Residential Real Estate Lawyer – Do You Really Need One?

Some states require lawyers to participate in residential real estate transactions, especially at closing or settlement. Notice how I said, “some states require…’” not simply that you need a real estate lawyer. The majority of states are known affectionately (by real estate lawyers) as, “non-attorney” states. In those states, conducting real estate closings is not considered the practice of law, so you are not required to have a real estate lawyer. The rest of the country resides in either, “attorney” states or states that have mandated the participation of real estate lawyers either for the entire closing or for some parts of the closing. (The parts where you need a real estate lawyer are usually defined by the clear as mud description, “those instances requiring the use of legal discretion and profound legal knowledge.”) Since choosing the right real estate lawyer can save you a lot of aggravation, you want someone who is:

Licensed and in good standing. Many states have web sites where you can look to see that the real estate lawyer you are considering is both licensed and in good standing.

Experienced. Word of mouth can be the best recommendation. If a friend or relative has been well served and satisfied with a real estate lawyer, chances are you will be also.

Real Estate Savvy. This is a specialized area. Just as every midwife might be capable of handling a simple birth, every lawyer might be capable of handling the so-called simple closing, (in California and other “non-attorney” states, people generally do not even use lawyers for residential transactions.) It would be nice, if at the beginning, you could know if yours will be one of those simple transactions. However, since most of us cannot see into the future, if you decide to hire a lawyer, you’ll want one well versed in real estate law and its peculiarities.

In your area. It is important that the real estate lawyer you hire be familiar with local rules and ordinances as they can have an enormous impact on how smoothly your deal flows.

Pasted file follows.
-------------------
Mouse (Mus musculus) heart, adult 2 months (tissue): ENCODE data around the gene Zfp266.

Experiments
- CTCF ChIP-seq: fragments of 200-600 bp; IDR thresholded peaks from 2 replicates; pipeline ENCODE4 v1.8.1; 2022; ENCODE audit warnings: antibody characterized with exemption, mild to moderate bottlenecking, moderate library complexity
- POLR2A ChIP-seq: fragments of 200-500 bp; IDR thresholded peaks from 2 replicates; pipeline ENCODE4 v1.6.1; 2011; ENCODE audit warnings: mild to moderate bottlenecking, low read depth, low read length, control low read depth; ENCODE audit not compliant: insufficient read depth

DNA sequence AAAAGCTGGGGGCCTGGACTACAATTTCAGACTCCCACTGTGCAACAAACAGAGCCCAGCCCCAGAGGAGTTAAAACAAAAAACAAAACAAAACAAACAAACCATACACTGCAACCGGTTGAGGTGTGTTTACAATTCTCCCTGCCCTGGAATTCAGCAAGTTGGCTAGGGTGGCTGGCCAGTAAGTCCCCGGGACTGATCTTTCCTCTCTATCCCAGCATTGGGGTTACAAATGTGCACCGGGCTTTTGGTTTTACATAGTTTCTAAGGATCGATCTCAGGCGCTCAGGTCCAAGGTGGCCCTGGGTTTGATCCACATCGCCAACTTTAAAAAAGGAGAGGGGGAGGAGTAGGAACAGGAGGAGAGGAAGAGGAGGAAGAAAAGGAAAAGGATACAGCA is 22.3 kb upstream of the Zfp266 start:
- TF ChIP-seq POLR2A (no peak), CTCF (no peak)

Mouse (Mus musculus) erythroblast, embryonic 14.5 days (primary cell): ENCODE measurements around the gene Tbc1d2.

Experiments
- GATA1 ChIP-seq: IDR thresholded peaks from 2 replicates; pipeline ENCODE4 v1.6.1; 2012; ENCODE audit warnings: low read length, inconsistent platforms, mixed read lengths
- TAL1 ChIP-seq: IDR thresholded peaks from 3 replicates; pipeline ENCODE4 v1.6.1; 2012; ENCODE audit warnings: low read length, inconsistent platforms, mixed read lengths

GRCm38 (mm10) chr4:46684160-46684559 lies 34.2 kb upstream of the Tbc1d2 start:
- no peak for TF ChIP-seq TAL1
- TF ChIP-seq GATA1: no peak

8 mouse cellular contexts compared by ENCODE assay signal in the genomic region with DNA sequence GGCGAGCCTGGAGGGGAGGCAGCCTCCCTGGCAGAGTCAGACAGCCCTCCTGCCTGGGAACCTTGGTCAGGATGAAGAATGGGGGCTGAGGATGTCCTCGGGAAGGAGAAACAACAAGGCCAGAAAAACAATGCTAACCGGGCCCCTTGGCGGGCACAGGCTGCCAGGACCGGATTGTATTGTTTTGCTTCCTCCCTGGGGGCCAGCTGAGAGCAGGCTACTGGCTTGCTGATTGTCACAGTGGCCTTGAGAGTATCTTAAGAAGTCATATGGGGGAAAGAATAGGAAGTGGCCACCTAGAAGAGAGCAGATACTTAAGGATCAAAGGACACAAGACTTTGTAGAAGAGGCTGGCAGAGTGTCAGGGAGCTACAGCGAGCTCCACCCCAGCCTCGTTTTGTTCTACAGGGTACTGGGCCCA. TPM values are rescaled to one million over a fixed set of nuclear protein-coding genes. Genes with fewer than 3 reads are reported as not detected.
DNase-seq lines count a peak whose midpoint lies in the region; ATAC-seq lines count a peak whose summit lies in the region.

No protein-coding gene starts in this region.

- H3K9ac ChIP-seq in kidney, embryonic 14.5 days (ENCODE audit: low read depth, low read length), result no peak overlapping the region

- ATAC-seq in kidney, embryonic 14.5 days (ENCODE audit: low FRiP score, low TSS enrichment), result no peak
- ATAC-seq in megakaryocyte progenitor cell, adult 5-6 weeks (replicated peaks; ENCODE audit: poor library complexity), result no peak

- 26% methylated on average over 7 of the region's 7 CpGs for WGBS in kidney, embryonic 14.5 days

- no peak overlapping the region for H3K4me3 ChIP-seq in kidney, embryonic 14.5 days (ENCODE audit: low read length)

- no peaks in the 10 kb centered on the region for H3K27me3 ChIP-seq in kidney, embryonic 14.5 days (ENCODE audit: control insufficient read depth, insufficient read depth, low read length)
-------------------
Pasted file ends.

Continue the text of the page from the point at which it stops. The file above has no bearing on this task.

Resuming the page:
That you can work with. There is no point in hiring someone you either do not like or do not trust. What good does it do you if you cannot rely on the information she gives you or, just as bad, you cannot stand talking to that person? A real estate transaction is not brain surgery; there are plenty of good real estate lawyers who also have pleasant personalities. You do not want to hire someone that does not play well with others. Your lawyer will be dealing not only with you, but with your buyer. You want someone who will help get the job done while protecting you.

How Can You Tell If Your State Is An “Attorney” State?

The easiest way is to log onto a website, such as [] which has a list. In addition to that, you can call your local bar association, your local title insurer, your local mortgage lender, or your local escrow agent. Using the word “local” is no accident. All real estate is local and all real estate laws are local in the sense of being governed by the state law of the state where the property is located.
If your house is located in an “attorney” state, adding a real estate lawyer to your team is both necessary and prudent. You’re going to have to have one anyway, so you might as well get her or him on the team early.

Do I Need A Real Estate Lawyer In A “Non-Attorney” State?

If the house you want to sell is in one of the majority “non-lawyer” states, you might need a real estate lawyer at some point if things get complicated, but there is no rush. In “non-attorney” states, closings usually take place through escrow. Although the escrow agent does not represent you, they are usually very knowledgeable and they are obligated to follow the directions you outlined when the escrow was set up.

If you do hire a real estate lawyer, she can be your second most valuable player. From advising you on such matters as the contract, disclosures, title, inspection issues, to holding the earnest money and handling the closing.

REMEMBER: Even in “attorney” states, real estate lawyers are not deal makers. Their job is to make sure the contract is properly executed. They may or may not be involved in the actual negotiations.

TIP: In some areas, real estate lawyers make a large chunk of their money from the title company they work with. As the seller, it will be your responsibility to bring down title. Therefore, working with an real estate lawyer who has a relationship with a title company, could be to your benefit.